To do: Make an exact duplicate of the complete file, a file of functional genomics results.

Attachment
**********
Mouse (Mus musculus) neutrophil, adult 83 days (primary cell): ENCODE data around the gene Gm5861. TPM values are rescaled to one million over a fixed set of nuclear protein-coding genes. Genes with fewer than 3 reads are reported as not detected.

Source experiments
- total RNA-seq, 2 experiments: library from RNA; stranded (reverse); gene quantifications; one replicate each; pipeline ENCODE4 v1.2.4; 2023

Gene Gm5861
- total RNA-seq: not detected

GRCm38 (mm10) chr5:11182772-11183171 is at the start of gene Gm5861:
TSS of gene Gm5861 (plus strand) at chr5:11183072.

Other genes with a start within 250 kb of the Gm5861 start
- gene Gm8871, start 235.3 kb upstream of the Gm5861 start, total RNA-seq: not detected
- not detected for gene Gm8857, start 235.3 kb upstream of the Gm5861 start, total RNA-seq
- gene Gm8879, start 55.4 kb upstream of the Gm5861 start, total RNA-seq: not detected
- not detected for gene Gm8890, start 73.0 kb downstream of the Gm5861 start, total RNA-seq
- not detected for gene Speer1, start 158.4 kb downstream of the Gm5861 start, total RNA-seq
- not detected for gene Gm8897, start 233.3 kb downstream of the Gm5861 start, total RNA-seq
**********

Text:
Mouse (Mus musculus) neutrophil, adult 83 days (primary cell): ENCODE data around the gene Gm5861. TPM values are rescaled to one million over a fixed set of nuclear protein-coding genes. Genes with fewer than 3 reads are reported as not detected.

Source experiments
- total RNA-seq, 2 experiments: library from RNA; stranded (reverse); gene quantifications; one replicate each; pipeline ENCODE4 v1.2.4; 2023

Gene Gm5861
- total RNA-seq: not detected

GRCm38 (mm10) chr5:11182772-11183171 is at the start of gene Gm5861:
TSS of gene Gm5861 (plus strand) at chr5:11183072.

Other genes with a start within 250 kb of the Gm5861 start
- gene Gm8871, start 235.3 kb upstream of the Gm5861 start, total RNA-seq: not detected
- not detected for gene Gm8857, start 235.3 kb upstream of the Gm5861 start, total RNA-seq
- gene Gm8879, start 55.4 kb upstream of the Gm5861 start, total RNA-seq: not detected
- not detected for gene Gm8890, start 73.0 kb downstream of the Gm5861 start, total RNA-seq
- not detected for gene Speer1, start 158.4 kb downstream of the Gm5861 start, total RNA-seq
- not detected for gene Gm8897, start 233.3 kb downstream of the Gm5861 start, total RNA-seq